What is StrategyMay 3, 2013 3 Comments
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This post is Part II in a series on Strategic Planning and Emergence.
It doesn’t make much sense to look at strategic planning without taking a look at what we mean by strategy. There doesn’t seem to be a clear consensus on what people mean when they use the word strategy. I like the way Thomas Rice, IISC’s founding board chair, talks about it here. Thomas stresses that strategy is about how you choose to deploy scarce resources in order to achieve your goals.
I think strategy is about three things:
I am persuaded by Richard Rumelt’s idea that strategy is about applying strengths to weaknesses. It is about what you bring to the problem you are trying to solve (whether internal or external). But it is also about applying the strengths that you bring to specific weaknesses in that problem, to the gap in the market or the leverage point in the system.
I am also persuaded by Lafley and Martin when they say that strategy is about choice. Your strategy is itself a choice, and it is also your framework for making choices. A coherent and shared understanding of your strategy allows you and your people to make decisions every day. Willingness to choose and the capacity to choose strategically are way more rare than you would think.
Finally, strategy is about adaptability. This is where we acknowledge complexity. Your strategy provides the set of constraints for your experiments. Strategy delineates what you are testing. A clearly articulated strategy is rigorously tested against the reality of a dynamic “market place.” This is where strategy, emergence and the scientific method meet.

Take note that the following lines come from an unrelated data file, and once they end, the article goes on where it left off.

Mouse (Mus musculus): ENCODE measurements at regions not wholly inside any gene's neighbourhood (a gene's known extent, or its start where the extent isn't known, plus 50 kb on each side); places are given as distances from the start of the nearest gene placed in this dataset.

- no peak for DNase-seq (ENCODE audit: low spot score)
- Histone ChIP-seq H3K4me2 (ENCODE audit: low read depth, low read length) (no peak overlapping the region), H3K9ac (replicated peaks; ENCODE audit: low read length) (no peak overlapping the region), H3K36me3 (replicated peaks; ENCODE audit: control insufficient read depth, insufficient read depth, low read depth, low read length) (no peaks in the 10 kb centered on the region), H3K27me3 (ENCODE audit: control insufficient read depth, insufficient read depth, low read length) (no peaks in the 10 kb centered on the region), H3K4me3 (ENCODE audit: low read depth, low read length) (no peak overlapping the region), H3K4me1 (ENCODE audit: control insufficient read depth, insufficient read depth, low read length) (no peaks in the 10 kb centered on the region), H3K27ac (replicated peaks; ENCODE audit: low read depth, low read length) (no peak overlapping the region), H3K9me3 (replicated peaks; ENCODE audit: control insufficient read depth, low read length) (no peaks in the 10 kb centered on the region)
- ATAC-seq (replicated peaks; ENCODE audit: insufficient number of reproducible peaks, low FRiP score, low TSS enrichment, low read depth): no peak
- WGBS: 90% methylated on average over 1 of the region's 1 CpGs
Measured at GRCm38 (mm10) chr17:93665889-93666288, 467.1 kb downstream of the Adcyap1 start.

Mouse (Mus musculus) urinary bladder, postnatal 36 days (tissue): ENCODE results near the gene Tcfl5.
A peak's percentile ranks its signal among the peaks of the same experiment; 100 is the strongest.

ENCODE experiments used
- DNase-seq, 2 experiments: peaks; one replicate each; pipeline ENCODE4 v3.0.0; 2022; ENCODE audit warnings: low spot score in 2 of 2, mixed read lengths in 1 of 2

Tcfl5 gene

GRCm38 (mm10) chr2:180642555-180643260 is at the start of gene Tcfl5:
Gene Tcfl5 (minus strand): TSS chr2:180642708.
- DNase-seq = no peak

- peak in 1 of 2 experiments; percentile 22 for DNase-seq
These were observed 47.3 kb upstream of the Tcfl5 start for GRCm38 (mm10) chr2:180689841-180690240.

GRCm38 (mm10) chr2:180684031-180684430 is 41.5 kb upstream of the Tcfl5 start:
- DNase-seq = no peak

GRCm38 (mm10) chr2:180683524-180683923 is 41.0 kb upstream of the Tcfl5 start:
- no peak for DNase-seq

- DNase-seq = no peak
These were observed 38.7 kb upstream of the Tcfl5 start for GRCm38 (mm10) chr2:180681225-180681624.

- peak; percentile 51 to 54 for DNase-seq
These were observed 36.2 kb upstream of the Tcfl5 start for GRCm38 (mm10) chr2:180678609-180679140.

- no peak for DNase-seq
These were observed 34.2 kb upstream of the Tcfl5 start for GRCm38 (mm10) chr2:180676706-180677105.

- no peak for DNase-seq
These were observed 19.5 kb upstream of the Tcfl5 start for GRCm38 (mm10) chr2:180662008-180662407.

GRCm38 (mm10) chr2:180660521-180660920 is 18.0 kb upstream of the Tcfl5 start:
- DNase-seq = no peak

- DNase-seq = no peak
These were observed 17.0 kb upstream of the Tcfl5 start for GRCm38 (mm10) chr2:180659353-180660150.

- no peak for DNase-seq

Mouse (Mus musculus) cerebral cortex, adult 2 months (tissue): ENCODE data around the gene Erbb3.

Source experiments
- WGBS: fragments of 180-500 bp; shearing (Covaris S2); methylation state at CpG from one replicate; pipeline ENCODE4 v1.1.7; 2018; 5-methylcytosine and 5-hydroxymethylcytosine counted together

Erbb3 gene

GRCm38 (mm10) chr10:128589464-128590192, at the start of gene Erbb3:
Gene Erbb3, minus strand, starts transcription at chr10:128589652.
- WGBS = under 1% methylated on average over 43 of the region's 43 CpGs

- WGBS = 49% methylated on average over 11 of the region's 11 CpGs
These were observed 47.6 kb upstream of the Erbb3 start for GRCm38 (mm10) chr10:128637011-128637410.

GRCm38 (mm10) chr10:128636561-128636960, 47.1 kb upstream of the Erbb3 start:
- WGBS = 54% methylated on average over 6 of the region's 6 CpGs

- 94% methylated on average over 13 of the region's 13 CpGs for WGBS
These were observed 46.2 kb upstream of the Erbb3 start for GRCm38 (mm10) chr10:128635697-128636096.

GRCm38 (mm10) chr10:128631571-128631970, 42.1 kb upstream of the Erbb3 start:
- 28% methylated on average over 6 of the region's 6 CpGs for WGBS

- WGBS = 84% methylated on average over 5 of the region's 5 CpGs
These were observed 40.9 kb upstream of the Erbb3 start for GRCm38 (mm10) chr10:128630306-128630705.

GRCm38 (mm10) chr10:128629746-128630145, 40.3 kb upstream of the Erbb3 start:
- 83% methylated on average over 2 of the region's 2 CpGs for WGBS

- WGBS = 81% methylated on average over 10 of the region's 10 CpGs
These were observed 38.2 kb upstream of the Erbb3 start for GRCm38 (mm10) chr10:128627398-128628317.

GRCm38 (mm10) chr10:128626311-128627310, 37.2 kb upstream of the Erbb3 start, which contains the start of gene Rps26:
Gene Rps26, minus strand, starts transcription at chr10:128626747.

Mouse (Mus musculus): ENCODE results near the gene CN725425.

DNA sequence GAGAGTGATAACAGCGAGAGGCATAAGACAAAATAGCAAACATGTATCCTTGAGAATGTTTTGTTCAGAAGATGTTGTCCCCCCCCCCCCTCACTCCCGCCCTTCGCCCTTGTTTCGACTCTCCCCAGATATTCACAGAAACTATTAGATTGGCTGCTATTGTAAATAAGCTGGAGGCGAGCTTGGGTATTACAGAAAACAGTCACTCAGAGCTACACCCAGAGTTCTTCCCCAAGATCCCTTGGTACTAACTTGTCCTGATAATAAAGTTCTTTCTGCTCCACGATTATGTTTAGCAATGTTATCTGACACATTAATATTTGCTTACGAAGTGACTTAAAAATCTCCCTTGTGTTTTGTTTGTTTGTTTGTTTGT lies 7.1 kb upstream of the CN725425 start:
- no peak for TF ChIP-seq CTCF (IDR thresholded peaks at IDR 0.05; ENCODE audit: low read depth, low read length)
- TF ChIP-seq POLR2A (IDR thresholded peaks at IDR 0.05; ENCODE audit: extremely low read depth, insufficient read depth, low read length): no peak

Thanks, Gibran. Looking forward to more. I would offer one upgrade to Thomas’ definition of strategy. I like “finite” resource better than “scarce.” I like this in part because the “scarcity” mindset drives un-strategic and overly cautious strategy. Our lives are finite, not scarce, and that realization should give birth to boldness.
Loving the upgrade Curtis!
Great post Gibran. Like you, my view on strategy has also been strongly influenced by Rumelt and Lafley & Martin. The idea of strategy as choice is a very useful approach, and I’d also emphasize the role of focus (which leads to strength by virtue of concentrated resources & attention) and insights (which helps you identify points of maximum leverage).
To my mind, strategy is a design activity that is creative and ongoing: your strategy is never complete, but instead it is a living, breathing work-in-progress that needs to be refined to incorporate new insights, your experience in implementing it, and of course changes in your organization & environment.
For more, check out my own post on this topic at http://xavierrusso.com/2014/02/02/what-is-strategy/.